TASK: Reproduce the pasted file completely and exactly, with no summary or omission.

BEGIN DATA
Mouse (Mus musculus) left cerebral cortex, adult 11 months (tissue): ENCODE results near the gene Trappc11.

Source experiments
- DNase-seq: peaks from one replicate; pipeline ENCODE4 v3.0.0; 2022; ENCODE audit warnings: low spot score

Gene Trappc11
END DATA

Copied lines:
Mouse (Mus musculus) left cerebral cortex, adult 11 months (tissue): ENCODE results near the gene Trappc11.

Source experiments
- DNase-seq: peaks from one replicate; pipeline ENCODE4 v3.0.0; 2022; ENCODE audit warnings: low spot score

Gene Trappc11